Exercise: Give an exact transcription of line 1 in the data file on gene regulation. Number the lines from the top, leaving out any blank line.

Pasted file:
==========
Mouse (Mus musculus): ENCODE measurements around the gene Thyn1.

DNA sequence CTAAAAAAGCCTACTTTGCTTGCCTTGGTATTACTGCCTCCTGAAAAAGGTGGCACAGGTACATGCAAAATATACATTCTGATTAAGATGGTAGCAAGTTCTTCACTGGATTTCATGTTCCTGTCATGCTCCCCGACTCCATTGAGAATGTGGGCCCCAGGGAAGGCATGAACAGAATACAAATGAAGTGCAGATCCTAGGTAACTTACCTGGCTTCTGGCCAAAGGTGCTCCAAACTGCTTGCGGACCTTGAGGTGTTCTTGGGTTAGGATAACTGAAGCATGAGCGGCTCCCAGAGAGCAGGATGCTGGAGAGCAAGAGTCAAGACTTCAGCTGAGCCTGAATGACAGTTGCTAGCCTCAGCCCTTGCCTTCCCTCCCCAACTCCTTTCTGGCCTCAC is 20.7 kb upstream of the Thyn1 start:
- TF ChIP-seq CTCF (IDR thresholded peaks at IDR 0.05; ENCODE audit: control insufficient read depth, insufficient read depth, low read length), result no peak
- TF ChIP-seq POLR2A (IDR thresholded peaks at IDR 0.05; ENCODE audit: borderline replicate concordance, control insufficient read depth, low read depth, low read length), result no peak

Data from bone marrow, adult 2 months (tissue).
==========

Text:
Mouse (Mus musculus): ENCODE measurements around the gene Thyn1.